Monthly Archives: July 2008

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Cadillac EscaladeLast night on the NBC news, there was a story about how the big 3 automakers in Detroit are scaling back their options for leasing new vehicles.

GM and Ford are increasing the rate to lease SUV’s and pick-ups. Chrysler’s going so far as to remove the option of a lease entirely.

Hardly surprising.

At the end of a 24-48 month lease, these gas guzzlers are essentially worthless. The whole idea of ‘renting out’ this type of vehicle is a money pit for the manufacturers. That’s why it makes sense.

But at the tail end of the story, the field reporter said something along the lines of, “Americans will soon be forced to drive automobiles that they can afford,” like it was a bad thing.

My wife and I just bemusedly looked at one another and chuckled.

Wow, can you imagine that?

Only being able to drive something that you can actually afford?

How dare they!

It’s sad that things have gotten to the point in this country where you can drive a Cadillac Escalade on a welfare budget.

Evidently, that’s about to change. From where I’m standing, that’s a good thing.

Jim Cramer of Mad Money fame…For much of the day yesterday, the headline on CNBC’s website read, “Wall Street Hangs On As Credit Crisis Hits 1st Year”.

My first thought was, “Has it really been a year?

I don’t really remember all of the non-stop doom and gloom reporting starting until well into the fall. Looking through the PIAC archives, I didn’t really make mention of a “credit crisis” until March of this year when I wished the Fed would stop screwing around with interest rates in a feeble attempt to control things that were never in their control anyway.

So, since it has apparently been an entire year, I thought I’d go back and reflect on how far I’ve come (or gone) since then. You know, with the economy in free fall, home prices dropping, and credit apparently impossible to acquire, how have things gone?

Back on July 31, 2007, we were in the midst of having $26k worth of work done on our house. In fact, I’d just written the check for the final payment on the project.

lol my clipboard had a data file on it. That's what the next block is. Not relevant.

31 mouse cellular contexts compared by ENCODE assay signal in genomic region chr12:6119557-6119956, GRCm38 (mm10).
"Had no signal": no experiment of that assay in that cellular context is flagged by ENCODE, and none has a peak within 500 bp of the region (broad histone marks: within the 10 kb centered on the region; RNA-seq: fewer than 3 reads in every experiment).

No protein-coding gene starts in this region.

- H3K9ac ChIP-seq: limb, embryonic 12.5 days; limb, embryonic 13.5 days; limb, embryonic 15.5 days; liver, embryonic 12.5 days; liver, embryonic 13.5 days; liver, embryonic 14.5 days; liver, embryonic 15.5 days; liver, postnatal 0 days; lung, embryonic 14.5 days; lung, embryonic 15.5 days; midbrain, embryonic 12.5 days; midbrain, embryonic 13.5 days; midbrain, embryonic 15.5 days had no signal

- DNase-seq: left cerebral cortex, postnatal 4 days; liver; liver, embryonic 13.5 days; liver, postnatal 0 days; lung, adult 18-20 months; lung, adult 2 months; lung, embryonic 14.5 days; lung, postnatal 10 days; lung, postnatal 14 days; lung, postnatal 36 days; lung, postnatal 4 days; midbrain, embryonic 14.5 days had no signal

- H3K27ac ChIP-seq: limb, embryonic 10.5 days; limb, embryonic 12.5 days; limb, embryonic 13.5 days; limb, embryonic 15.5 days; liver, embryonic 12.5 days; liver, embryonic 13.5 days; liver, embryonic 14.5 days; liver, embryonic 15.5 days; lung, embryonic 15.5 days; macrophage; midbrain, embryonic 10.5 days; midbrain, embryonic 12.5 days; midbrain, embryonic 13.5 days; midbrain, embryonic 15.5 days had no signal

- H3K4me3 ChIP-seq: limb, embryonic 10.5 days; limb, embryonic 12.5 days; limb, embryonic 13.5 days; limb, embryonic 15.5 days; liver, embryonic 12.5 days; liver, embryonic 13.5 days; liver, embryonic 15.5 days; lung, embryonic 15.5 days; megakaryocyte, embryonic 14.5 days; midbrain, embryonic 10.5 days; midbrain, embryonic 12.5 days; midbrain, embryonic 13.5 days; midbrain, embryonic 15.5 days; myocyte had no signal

Heading into August, my net worth had dropped 12% for two consecutive months. Ouch.

Not exactly how you want to start off a recession… though no one was calling it that back then. Still, in hindsight, one would have assumed I was headed for disaster. It’s like I stumbled before I even reached the gate…

My credit card debt was riding high again hovering at $18,820 — some at a high interest rate. All of my debts combined totaled $147,627.

But things weren’t spiraling downward. Not to my knowledge, at least…

A few months passed, the media started talking up foreclosures, the “crisis” word was thrown around, and Jim Cramer went ape on the live television.

Later, the government would send me a check that I didn’t really need, a bank I’d never heard of would fail, and more people would lose their homes — a friend included (though they totally deserved it.)

So now, one year into this “mess”, my debts only total around $115k.

That’s down $32k from 12 months ago.

No, I didn’t even cheat by filing for bankruptcy or something. No government assistance either. No freebies at all — well, except that Stimulus Check, but I didn’t ASK for that…

I’m pretty proud of the pace that I’ve maintained…

And at this rate, I’ll take a credit crisis, recession, mortgage-meltdown, or whatever other name they have for it today any time.

Sure, my 401k has remained pretty stagnant for the past 12 months, but that’s long term stuff anyway. Doesn’t affect my day-to-day finances at all. Warren Buffet has long said that he doesn’t care about the next quarter — it’s the next 20 years that really count. I’ll have to agree with him on this one.

Work hard, stick to your guns, and don’t try to cheat the system. That’s what I did. That’s also what others in my situation (i.e. doing just fine) have done too.

By doing that, none of this mindless doom-and-gloom reporting has really mattered in the short run. If anything, it’s lining us up to be in an even better situation once things turn around…

If you’re interested, here’s the CNBC link to the story I took the headline from.

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Meerkats at the Metro Toronto ZooAs expected, CitiBank hit me on my latest statement with some Foreign Transaction Fees we unknowingly incurred while we were on vacation earlier this month.

On my last statement, they charged me $5 for one Canadian transaction that I made online to buy some CFL football tickets.

Naturally, though I’d made the initial purchase weeks in advance, they didn’t display that additional fee on my “latest transactions” until after I’d already made 6 more purchases while in Canada. Gee, thanks…

You see, the Metro Toronto Zoo was a pretty good deal and I enjoyed the meerkats, but had I known that it was costing me an additional $5 each time I pulled out my Citi MasterCard, I probably would have kept it in my pocket.

So on this latest statement that came out this morning, I was kind of expecting $30 in foreign transactions fees, you know, $5 multiplied by 6. That would make sense…

But I was incorrect.

The foreign transaction fee listed on my latest statement is $31.33.

No explanation of where that number comes from. It doesn’t even divide evenly?! Just some arbitrary number apparently…